LONDON (Reuters) - Benchmark European diesel refining margins rose to their highest since November 23 on Thursday, as tighter supplies and strong demand gave the market a boost.
The margin, which measures the profitability for refiners of refining crude into diesel, was trading at $12.55 a barrel at 1529 GMT, and hit a session high of $12.64 a barrel.
A confluence of tighter supplies due to refinery outages and limited imports from other regions and strong demand gave the market a floor.
In the Mediterranean region, an incident at Greece’s 100,000 barrels a day Elefsina refinery led operator Hellenic Petroleum to declare force majeure on diesel exports last week.
Hellenic has already purchased three diesel cargoes since the incident occurred on July 8.
A longer than expected shutdown at Total’s Leuna refinery in Germany has led to higher than usual demand for diesel into the country.
At the same time, an unexpected fall in U.S. distillate inventories last week will give European margins even more support.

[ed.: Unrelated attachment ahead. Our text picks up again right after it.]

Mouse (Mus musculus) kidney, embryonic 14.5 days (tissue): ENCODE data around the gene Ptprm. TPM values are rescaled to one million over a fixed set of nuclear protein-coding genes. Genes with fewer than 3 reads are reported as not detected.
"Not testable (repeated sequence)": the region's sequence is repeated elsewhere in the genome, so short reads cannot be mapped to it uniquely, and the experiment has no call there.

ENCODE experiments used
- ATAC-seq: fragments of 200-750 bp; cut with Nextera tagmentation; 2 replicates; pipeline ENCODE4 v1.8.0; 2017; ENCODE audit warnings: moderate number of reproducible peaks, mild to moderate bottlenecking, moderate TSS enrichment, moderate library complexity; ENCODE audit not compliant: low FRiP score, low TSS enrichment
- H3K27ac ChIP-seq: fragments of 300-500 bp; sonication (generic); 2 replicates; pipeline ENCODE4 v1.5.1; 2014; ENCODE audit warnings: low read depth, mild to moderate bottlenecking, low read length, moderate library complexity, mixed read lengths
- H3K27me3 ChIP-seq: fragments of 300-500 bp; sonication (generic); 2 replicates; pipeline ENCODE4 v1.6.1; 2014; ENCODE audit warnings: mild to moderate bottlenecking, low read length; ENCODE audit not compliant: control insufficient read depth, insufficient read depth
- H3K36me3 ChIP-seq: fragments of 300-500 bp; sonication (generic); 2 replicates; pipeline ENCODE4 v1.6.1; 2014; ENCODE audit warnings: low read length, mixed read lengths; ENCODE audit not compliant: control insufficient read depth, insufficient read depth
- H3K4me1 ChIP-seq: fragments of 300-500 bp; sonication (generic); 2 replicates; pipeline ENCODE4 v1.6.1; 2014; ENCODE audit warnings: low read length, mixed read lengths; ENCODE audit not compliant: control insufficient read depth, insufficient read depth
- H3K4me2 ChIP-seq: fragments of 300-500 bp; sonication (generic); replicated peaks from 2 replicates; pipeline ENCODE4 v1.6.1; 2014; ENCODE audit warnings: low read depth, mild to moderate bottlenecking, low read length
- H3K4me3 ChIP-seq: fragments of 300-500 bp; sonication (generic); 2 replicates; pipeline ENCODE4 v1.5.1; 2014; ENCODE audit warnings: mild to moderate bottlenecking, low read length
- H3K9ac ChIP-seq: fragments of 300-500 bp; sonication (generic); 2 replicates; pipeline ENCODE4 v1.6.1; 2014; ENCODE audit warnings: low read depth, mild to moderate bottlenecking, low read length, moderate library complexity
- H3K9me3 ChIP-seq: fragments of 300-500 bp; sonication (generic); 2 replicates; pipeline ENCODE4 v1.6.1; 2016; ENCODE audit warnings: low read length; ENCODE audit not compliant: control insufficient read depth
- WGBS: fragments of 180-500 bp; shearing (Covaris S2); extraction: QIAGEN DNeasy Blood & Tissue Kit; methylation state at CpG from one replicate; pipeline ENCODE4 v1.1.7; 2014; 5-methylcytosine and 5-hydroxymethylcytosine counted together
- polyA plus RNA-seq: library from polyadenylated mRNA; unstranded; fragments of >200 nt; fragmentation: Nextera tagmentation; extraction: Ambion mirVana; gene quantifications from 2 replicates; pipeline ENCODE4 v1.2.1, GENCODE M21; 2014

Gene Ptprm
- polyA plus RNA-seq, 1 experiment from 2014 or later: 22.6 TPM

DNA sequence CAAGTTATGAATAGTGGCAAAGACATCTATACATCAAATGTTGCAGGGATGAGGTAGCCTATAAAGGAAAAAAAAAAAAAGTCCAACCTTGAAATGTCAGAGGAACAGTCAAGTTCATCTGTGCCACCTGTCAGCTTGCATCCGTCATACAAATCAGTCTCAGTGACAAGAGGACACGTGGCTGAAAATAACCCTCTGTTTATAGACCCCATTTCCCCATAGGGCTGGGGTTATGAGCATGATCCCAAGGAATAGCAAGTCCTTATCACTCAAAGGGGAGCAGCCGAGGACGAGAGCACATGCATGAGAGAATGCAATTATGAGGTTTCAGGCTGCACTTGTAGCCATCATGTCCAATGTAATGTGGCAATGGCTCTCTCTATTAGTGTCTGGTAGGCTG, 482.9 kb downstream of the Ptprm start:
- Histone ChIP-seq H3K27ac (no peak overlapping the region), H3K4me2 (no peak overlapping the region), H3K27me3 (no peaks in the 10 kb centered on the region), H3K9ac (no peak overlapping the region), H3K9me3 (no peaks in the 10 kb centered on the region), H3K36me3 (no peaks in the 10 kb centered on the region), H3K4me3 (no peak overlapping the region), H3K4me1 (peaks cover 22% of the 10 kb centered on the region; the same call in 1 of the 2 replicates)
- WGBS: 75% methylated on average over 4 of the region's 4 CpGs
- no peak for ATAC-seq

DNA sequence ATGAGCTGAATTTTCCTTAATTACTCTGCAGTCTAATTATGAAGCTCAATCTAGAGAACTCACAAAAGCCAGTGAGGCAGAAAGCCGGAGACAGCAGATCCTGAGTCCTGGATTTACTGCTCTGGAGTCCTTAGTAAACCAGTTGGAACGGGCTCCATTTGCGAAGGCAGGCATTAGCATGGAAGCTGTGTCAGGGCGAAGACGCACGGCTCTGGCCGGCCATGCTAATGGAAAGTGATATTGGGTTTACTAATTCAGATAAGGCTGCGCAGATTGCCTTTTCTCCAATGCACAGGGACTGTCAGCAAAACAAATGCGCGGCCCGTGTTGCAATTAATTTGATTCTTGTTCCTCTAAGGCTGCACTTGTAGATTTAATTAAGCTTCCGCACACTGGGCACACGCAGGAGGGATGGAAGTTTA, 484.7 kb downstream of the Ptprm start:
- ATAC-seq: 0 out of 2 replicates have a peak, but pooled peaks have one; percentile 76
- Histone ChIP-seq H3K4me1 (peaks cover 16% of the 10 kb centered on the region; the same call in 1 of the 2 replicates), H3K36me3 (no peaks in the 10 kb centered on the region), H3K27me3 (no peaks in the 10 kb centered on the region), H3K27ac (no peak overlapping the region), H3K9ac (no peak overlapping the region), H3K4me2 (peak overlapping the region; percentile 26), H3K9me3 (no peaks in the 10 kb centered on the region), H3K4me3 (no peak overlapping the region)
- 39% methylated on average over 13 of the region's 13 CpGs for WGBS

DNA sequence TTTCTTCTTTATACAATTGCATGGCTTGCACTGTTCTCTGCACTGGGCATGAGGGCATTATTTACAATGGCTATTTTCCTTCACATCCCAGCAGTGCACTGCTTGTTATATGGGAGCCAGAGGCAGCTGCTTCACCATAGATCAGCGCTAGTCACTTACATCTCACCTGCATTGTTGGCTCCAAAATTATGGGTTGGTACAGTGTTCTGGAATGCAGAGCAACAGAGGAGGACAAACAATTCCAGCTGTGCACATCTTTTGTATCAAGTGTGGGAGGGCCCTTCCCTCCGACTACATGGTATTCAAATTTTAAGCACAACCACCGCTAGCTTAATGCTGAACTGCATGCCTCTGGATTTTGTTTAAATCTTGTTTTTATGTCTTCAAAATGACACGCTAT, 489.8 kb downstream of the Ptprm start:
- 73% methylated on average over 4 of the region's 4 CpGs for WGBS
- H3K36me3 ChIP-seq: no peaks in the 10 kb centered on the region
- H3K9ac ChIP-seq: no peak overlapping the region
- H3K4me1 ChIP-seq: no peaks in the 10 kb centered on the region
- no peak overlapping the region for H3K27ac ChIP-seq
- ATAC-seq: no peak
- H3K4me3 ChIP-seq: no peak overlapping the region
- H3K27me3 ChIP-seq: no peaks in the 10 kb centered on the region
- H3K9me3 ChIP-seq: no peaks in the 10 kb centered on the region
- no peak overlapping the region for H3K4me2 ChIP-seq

Europe’s diesel imports from the United States had already fallen in July to less than 1.5 million tonnes, from close to 2 million tonnes in June, as Latin American refinery outages lured U.S. cargoes.
U.S. distillate inventories were down 2.1 barrels last week, much higher than expectations in a Reuters poll for a 1.2 million barrel increase, data from the Energy Information Administration showed on Wednesday.
Diesel imports from the East into Europe were also curtailed as cargoes were diverted to meet strong demand in India.
Nearly 20 percent of Europe’s diesel imports arrive from East of Suez refineries, according to consultancy Energy Aspects.
Reporting by Ahmad Ghaddar. Editing by Jane Merriman